Digital health investments: Road to success requires bold steps and an interdisciplinary approach

Since as far back as 2012, High-Tech Gründerfonds has been investing in start-ups that operate at the intersection between healthcare and digital solutions. In this interview, our Senior Investment Managers Louis Heinz (Digital Tech) and Niels Sharman (Life Sciences) share some insights into the synergies that arise from the HTGF team’s diverse perspectives and also give their take on where the sector stands in Germany and internationally.

Louis Heinz and Niels Sharman, Senior Investment Managers at HTGF

Digitalisation has become such an integral part of our society and the world of business. What makes the trend in the healthcare sector so interesting for you?

Louis: Digital health solutions are a macro trend. They are becoming more and more relevant, and they’re integral to solving existing problems. But the question is: When will we see their widespread application, and which business models will come out on top? More and more investors are aware of this and are banking on digital health. And that means that promising companies have got relatively good chances of securing follow-on financing.

What I find fascinating in the field of digital health applications is the fact that validated therapies are being created at the intersection between technology and medical science. All digital health applications that are covered by health insurers are validated based on study data and are backed by scientific evidence. And that puts up a barrier for me-too products looking to get in on the action.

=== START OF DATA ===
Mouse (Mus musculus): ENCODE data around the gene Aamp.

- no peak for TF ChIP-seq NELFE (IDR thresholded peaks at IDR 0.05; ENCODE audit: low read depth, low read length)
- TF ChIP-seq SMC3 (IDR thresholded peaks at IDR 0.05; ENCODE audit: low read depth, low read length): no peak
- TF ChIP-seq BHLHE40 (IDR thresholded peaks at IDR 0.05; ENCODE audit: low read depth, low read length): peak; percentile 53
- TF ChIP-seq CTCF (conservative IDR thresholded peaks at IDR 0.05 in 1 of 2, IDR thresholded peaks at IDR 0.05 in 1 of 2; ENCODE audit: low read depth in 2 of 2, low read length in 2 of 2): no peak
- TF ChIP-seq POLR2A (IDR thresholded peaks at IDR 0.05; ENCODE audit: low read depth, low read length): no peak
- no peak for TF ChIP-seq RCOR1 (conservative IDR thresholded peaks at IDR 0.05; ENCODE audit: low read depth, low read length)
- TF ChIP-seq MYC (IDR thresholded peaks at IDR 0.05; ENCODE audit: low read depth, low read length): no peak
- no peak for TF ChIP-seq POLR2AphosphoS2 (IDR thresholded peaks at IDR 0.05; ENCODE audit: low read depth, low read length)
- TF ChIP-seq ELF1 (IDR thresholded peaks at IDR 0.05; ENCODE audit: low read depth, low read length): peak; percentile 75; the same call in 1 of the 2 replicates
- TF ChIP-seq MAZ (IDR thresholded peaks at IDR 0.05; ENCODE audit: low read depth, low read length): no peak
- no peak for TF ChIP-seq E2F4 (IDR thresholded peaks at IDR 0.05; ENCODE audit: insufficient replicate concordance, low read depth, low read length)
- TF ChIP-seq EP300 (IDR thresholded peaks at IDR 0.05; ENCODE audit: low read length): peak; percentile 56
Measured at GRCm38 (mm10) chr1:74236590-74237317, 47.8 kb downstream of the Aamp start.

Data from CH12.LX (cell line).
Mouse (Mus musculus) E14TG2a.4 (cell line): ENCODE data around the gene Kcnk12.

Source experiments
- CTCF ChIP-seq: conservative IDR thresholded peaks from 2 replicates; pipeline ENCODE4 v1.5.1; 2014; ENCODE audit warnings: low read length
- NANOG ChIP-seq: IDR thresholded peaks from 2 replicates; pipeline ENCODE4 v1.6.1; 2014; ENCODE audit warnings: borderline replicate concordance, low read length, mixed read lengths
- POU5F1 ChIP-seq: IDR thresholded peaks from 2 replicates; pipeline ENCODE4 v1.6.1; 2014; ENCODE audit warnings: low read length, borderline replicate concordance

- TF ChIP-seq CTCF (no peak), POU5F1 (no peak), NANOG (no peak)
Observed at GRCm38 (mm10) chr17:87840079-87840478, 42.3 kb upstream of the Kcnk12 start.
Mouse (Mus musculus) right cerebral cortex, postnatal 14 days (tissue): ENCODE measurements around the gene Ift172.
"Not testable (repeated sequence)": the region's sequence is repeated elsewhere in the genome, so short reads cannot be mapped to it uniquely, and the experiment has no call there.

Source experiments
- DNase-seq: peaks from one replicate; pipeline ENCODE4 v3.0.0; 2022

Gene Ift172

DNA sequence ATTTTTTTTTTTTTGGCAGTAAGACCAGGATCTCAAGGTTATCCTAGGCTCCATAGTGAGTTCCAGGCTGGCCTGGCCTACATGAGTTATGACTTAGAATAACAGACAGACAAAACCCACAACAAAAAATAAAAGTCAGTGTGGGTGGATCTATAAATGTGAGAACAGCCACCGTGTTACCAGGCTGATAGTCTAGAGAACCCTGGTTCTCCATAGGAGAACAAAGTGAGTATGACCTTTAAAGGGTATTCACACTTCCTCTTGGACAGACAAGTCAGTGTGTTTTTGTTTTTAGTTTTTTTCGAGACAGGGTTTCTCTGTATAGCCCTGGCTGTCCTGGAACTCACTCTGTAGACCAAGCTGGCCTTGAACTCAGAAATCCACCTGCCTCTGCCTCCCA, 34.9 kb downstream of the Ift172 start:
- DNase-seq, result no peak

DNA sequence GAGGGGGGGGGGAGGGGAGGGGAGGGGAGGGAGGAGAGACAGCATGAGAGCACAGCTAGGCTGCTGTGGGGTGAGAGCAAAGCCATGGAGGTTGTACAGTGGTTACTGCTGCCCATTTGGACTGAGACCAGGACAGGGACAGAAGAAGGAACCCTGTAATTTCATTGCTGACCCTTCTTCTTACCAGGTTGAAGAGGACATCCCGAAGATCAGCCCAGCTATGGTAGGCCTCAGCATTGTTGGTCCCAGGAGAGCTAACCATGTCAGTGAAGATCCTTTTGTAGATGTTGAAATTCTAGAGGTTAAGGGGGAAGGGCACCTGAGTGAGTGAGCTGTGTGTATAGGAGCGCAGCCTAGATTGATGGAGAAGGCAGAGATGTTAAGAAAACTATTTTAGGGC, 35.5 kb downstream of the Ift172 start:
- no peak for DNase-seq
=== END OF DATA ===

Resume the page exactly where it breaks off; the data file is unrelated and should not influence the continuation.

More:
Niels: Something else I find fascinating is that, in an ideal scenario, a relatively low-cost solution can create a win-win situation for patients, doctors, the healthcare system and potentially even pharmaceutical companies. For example, patients are able to manage their illness more effectively and track the medications they’re taking, helping to reduce side effects. The pharmaceutical industry gains access to anonymized “real life” data on how effective their drugs are, which side effects they cause, and whether patients can adhere to the treatment plan. These insights can be leveraged to optimise future R&D processes. And for doctors, who must keep an eye on lots of patients, these digital solutions are great for bridging the time between personal appointments.

HTGF has already invested in a broad portfolio of digital health start-ups. Do you have a special approach when it comes to this field?

Louis: One of HTGF’s USPs is without doubt the fact that we’ve got the digital expertise as well as the life science/pharma know-how. On the one hand highly focused life science investors may sometimes struggle to understand when things get too “digital” and topics like customer acquisition costs and customer channels are in focus. On the other hand, tech investors can sometimes feel a bit uneasy when it comes to regulatory matters or the analysis of clinical data sets. Although we are two different teams at HTGF, we regularly talk to each other about the market and opportunities for the fund.